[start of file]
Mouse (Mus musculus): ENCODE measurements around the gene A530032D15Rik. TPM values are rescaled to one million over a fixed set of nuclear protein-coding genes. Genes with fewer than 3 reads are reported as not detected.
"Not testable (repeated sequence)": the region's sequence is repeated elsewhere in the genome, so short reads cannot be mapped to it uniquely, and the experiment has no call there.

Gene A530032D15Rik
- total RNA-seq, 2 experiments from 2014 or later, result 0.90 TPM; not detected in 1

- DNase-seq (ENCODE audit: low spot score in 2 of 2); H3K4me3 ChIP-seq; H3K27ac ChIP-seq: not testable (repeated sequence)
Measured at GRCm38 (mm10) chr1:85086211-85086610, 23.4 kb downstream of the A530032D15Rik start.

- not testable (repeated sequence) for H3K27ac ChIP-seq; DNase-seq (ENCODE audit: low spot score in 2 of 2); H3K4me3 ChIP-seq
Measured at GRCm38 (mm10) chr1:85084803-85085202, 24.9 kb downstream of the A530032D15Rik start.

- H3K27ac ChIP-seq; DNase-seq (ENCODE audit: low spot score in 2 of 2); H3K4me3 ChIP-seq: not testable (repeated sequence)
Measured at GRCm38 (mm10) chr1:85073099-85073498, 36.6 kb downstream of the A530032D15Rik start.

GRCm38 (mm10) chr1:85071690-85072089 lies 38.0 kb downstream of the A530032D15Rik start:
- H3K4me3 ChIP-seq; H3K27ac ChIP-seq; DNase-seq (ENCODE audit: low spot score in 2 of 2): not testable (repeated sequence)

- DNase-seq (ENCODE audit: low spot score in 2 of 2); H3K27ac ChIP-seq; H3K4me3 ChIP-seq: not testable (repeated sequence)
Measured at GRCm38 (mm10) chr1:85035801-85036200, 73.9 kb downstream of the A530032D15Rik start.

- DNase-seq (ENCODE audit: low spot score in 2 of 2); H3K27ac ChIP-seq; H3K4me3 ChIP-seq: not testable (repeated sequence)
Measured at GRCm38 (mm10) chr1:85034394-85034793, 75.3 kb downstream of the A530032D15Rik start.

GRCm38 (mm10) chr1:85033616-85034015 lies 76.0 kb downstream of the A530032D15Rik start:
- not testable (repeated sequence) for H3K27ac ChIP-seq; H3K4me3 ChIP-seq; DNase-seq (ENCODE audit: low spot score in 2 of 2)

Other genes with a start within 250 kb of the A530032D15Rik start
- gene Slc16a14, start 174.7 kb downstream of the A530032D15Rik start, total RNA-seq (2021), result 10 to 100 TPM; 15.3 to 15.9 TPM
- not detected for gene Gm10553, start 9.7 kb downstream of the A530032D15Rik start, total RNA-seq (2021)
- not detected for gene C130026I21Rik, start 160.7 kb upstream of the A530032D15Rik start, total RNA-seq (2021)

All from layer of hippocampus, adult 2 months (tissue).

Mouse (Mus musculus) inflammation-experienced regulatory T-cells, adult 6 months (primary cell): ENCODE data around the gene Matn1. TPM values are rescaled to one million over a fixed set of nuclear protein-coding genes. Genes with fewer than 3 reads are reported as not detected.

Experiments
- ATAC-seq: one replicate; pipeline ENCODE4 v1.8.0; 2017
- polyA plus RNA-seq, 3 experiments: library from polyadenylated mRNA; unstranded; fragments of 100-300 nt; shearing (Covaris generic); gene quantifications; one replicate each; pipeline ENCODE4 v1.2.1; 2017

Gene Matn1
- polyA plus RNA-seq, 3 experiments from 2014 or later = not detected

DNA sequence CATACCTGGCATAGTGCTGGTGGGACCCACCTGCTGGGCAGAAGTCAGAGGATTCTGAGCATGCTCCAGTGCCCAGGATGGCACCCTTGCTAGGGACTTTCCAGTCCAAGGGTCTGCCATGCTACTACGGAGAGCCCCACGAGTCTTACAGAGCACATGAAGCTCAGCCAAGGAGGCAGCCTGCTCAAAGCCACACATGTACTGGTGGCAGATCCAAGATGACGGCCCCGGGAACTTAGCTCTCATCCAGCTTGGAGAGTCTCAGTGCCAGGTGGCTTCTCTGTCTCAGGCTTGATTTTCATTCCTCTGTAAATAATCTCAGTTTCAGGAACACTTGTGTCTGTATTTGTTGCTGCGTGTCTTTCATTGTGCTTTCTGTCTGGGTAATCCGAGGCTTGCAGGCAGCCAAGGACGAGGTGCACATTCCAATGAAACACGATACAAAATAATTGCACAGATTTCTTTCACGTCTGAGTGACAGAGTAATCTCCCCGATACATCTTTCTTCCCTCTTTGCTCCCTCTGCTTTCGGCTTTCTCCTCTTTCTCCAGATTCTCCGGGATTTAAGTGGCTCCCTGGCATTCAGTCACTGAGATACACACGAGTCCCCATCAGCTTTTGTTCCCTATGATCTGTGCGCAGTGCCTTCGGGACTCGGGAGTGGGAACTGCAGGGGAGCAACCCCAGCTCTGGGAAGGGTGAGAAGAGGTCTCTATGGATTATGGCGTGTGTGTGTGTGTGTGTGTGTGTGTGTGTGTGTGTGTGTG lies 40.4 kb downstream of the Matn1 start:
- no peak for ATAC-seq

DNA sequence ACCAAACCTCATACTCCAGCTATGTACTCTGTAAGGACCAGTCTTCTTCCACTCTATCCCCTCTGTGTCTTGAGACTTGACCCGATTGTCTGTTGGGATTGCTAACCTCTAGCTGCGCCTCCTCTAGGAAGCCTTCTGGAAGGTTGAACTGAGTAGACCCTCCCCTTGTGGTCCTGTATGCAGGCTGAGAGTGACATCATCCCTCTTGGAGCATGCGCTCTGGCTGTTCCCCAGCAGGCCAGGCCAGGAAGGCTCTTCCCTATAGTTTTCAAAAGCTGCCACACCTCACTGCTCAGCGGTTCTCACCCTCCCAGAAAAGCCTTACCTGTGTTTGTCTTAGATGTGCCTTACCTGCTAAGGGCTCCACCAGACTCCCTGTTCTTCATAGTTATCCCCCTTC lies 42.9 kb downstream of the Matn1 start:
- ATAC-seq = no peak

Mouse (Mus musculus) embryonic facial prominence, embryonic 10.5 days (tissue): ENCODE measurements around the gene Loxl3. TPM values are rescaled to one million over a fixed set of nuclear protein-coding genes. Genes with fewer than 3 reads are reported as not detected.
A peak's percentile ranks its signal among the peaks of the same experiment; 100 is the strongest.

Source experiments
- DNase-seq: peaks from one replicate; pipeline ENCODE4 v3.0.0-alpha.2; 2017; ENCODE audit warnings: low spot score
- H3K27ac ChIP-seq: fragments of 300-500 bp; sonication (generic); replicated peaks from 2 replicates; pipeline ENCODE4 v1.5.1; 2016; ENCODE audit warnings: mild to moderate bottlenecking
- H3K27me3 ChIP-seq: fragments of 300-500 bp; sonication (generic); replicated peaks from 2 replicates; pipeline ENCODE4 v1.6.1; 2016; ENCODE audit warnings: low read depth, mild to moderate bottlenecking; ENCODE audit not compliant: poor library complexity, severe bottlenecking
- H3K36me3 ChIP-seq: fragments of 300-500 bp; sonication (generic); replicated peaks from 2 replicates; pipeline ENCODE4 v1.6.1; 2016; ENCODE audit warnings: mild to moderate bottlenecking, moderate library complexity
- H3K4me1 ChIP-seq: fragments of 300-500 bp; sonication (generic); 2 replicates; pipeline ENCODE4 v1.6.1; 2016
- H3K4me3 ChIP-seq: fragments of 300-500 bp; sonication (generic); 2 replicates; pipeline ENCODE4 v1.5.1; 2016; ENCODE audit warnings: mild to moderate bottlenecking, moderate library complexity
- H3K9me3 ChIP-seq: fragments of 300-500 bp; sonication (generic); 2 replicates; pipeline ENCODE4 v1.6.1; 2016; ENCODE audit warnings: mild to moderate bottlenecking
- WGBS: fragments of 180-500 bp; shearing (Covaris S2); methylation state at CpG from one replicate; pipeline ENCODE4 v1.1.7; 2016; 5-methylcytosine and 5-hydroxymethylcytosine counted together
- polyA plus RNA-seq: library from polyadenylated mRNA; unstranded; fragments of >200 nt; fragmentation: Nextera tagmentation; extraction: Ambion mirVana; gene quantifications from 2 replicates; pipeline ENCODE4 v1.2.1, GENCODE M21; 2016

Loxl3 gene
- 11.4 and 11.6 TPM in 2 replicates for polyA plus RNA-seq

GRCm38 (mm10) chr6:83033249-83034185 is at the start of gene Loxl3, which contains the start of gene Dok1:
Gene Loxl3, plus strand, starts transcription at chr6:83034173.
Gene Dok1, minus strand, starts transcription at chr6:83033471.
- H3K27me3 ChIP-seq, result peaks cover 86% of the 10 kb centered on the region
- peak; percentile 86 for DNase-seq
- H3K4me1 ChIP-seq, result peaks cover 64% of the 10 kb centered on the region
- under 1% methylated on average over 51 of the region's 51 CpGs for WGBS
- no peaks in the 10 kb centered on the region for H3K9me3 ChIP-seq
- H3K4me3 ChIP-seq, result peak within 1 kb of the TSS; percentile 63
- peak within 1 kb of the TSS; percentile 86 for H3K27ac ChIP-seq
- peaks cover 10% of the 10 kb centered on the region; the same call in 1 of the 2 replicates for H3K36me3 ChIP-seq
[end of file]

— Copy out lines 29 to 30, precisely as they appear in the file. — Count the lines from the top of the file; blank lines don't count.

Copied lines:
- polyA plus RNA-seq, 3 experiments from 2014 or later = not detected

DNA sequence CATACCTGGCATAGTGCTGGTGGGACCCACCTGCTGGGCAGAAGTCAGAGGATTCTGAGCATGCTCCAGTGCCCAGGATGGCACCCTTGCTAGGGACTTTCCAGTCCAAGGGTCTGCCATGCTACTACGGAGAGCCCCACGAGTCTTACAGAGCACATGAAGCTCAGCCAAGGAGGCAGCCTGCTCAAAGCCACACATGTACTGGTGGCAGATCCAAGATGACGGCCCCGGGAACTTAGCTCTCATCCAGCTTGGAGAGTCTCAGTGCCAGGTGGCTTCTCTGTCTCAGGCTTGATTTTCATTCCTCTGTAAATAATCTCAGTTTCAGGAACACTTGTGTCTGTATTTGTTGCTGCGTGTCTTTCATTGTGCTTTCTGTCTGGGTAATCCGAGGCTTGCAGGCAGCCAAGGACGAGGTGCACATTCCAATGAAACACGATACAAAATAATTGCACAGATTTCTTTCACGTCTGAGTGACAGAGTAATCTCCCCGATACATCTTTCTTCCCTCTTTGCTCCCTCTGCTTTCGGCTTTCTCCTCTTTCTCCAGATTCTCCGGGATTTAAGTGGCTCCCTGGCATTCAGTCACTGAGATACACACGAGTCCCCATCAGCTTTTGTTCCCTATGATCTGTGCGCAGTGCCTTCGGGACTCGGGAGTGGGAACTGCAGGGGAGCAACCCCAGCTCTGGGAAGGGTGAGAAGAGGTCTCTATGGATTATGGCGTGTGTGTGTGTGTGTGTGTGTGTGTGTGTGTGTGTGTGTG lies 40.4 kb downstream of the Matn1 start: